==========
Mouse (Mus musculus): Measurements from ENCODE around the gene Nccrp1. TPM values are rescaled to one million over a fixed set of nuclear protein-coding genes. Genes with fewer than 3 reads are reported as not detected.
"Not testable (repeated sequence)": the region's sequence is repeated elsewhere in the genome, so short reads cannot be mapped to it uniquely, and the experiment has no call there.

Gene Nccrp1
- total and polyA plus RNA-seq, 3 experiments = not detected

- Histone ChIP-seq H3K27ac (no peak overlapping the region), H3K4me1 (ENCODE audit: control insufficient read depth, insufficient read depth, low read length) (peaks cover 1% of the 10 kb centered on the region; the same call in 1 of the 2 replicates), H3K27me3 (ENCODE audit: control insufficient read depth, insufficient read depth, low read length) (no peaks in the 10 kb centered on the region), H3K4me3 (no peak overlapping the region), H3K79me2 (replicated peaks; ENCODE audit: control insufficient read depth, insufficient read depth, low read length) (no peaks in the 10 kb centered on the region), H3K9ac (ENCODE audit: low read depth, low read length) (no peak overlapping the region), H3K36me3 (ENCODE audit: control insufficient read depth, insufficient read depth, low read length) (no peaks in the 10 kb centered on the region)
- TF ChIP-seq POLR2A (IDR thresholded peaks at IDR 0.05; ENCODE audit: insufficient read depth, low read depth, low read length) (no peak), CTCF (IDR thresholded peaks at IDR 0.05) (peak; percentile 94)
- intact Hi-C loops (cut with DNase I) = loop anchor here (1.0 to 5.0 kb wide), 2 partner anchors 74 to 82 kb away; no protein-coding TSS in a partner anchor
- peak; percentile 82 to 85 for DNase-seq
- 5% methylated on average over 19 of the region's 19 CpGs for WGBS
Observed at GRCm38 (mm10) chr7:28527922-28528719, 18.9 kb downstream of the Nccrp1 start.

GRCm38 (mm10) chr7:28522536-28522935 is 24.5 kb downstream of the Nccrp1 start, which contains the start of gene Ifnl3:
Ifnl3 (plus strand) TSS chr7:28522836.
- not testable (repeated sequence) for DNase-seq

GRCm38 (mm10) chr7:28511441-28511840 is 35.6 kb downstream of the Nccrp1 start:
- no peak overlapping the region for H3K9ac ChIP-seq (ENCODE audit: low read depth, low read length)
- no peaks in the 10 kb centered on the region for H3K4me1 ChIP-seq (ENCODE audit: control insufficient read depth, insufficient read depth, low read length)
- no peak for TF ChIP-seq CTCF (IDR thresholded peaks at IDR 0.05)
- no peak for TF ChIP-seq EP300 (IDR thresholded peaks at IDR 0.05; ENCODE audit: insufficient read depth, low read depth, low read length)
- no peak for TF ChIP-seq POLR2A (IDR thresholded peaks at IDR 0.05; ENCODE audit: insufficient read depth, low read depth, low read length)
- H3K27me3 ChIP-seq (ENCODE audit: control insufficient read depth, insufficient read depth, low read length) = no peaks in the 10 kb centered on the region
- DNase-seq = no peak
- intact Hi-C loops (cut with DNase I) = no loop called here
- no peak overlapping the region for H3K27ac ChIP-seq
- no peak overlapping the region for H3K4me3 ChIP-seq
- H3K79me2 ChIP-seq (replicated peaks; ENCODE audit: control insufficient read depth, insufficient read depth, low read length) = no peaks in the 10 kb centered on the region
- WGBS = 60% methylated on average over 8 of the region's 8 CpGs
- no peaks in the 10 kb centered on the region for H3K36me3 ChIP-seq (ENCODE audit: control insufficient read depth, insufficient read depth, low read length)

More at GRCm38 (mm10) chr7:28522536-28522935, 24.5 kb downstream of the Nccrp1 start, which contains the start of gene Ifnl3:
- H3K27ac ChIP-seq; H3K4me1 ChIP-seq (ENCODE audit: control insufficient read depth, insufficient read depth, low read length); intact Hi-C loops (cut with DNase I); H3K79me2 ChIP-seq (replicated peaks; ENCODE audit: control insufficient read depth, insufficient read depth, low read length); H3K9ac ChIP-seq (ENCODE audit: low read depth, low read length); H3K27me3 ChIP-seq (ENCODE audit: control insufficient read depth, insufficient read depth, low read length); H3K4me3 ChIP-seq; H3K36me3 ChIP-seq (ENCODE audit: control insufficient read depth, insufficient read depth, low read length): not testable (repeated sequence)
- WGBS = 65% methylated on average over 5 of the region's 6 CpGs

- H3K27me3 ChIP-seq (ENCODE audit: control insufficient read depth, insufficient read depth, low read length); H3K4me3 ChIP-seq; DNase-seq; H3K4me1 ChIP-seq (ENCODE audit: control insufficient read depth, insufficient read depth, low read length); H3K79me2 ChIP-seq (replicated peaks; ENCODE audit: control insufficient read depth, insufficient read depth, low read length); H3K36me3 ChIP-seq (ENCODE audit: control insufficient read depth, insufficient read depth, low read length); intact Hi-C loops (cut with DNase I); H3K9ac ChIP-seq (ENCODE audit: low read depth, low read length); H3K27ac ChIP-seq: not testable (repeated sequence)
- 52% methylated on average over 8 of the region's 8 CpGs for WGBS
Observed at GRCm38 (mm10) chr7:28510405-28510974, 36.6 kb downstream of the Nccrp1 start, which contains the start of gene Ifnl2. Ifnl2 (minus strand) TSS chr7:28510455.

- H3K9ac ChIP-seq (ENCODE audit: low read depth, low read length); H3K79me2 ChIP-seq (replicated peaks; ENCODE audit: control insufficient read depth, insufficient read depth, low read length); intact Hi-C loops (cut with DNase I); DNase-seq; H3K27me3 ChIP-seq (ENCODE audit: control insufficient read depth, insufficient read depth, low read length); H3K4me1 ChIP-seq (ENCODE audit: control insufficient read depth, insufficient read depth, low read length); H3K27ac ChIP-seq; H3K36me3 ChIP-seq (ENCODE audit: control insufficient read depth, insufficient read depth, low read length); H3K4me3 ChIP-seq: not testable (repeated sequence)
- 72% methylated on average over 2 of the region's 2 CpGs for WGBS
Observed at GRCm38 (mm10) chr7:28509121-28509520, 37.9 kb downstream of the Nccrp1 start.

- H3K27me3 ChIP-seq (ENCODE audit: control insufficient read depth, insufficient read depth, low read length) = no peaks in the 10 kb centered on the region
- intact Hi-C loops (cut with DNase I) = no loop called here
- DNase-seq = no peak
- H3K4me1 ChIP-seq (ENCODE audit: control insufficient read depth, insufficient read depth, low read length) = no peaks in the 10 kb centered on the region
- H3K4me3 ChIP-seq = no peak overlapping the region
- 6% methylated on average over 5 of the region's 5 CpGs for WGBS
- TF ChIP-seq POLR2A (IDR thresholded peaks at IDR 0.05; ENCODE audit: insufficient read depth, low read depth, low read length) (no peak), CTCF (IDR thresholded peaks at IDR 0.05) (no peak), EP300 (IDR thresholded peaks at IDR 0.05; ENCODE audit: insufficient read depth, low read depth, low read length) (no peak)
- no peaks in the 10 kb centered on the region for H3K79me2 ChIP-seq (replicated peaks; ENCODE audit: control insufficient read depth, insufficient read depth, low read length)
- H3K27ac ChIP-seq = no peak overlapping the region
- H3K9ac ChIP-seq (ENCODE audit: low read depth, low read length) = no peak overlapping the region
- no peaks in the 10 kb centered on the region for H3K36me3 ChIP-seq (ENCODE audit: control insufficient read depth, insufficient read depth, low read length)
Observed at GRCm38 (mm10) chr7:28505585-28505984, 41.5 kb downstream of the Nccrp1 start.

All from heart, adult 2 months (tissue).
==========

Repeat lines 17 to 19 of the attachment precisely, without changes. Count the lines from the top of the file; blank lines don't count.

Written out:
- no peak for TF ChIP-seq CTCF (IDR thresholded peaks at IDR 0.05)
- no peak for TF ChIP-seq EP300 (IDR thresholded peaks at IDR 0.05; ENCODE audit: insufficient read depth, low read depth, low read length)
- no peak for TF ChIP-seq POLR2A (IDR thresholded peaks at IDR 0.05; ENCODE audit: insufficient read depth, low read depth, low read length)